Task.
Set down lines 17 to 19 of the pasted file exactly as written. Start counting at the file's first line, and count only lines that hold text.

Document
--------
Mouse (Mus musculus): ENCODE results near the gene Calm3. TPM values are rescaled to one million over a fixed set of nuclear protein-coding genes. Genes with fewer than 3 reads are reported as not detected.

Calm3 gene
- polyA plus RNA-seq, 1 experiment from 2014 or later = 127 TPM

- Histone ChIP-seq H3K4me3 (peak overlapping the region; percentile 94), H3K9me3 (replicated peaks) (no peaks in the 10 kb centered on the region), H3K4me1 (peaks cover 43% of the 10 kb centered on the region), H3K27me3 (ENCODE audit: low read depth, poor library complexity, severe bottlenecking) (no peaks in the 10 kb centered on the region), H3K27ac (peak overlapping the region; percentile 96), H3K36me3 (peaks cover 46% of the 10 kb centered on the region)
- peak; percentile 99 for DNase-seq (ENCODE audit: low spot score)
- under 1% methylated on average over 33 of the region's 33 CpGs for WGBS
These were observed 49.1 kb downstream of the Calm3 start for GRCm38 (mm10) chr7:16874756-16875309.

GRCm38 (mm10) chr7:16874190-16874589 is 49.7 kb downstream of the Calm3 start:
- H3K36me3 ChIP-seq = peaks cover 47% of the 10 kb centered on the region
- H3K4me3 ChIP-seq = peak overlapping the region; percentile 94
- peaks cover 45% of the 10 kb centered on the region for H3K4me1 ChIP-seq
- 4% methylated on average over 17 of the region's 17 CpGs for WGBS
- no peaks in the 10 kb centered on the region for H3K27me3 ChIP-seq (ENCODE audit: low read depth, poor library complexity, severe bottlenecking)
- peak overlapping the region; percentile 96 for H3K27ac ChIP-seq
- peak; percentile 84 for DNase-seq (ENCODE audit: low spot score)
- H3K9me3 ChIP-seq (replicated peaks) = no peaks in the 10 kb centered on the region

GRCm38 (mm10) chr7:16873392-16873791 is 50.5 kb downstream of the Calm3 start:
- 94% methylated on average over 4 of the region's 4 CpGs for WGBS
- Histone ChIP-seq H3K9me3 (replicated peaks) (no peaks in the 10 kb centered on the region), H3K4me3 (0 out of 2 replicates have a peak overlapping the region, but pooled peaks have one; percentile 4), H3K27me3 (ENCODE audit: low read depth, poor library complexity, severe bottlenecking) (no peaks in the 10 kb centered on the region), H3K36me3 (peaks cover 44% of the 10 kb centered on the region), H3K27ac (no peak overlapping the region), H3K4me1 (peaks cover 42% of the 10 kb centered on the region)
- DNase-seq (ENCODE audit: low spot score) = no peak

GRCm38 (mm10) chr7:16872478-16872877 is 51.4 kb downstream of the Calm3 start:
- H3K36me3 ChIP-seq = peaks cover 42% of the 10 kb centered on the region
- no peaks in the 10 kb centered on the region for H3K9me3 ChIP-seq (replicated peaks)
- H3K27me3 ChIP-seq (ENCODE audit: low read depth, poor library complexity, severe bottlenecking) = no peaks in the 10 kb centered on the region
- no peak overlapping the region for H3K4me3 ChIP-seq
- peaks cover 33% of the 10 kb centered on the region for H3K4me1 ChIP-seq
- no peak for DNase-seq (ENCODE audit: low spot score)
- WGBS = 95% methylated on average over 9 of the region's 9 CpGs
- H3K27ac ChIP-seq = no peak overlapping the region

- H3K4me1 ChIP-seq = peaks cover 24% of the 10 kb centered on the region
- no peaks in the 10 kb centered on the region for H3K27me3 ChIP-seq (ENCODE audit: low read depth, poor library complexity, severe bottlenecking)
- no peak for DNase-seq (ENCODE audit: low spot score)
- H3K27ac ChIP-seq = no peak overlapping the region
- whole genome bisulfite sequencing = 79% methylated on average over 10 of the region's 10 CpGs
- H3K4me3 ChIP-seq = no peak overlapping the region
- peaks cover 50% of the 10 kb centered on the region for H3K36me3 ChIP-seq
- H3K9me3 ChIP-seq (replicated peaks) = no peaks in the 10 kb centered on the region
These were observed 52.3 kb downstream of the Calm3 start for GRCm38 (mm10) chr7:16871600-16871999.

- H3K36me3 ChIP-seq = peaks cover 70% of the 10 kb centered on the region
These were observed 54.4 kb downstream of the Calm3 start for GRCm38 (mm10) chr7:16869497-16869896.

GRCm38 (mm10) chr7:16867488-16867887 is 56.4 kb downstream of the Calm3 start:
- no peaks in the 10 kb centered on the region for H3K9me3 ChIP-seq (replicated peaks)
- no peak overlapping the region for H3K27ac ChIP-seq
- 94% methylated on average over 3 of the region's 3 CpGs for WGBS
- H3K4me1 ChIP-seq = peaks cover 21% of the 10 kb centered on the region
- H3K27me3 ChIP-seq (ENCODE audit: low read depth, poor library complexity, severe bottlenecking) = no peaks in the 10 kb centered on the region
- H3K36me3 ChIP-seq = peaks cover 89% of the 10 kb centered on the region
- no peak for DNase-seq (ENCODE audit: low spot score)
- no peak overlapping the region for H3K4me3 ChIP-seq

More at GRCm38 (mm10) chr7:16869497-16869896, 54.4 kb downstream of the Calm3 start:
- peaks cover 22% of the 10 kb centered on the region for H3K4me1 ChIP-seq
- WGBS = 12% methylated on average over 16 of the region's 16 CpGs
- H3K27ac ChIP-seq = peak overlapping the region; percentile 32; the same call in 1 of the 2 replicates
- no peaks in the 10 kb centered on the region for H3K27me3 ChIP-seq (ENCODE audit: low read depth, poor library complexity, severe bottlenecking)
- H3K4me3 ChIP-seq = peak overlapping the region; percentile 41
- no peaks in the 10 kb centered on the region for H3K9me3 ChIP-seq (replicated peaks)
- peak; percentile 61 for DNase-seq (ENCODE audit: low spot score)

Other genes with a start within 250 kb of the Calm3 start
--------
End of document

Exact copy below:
GRCm38 (mm10) chr7:16873392-16873791 is 50.5 kb downstream of the Calm3 start:
- 94% methylated on average over 4 of the region's 4 CpGs for WGBS
- Histone ChIP-seq H3K9me3 (replicated peaks) (no peaks in the 10 kb centered on the region), H3K4me3 (0 out of 2 replicates have a peak overlapping the region, but pooled peaks have one; percentile 4), H3K27me3 (ENCODE audit: low read depth, poor library complexity, severe bottlenecking) (no peaks in the 10 kb centered on the region), H3K36me3 (peaks cover 44% of the 10 kb centered on the region), H3K27ac (no peak overlapping the region), H3K4me1 (peaks cover 42% of the 10 kb centered on the region)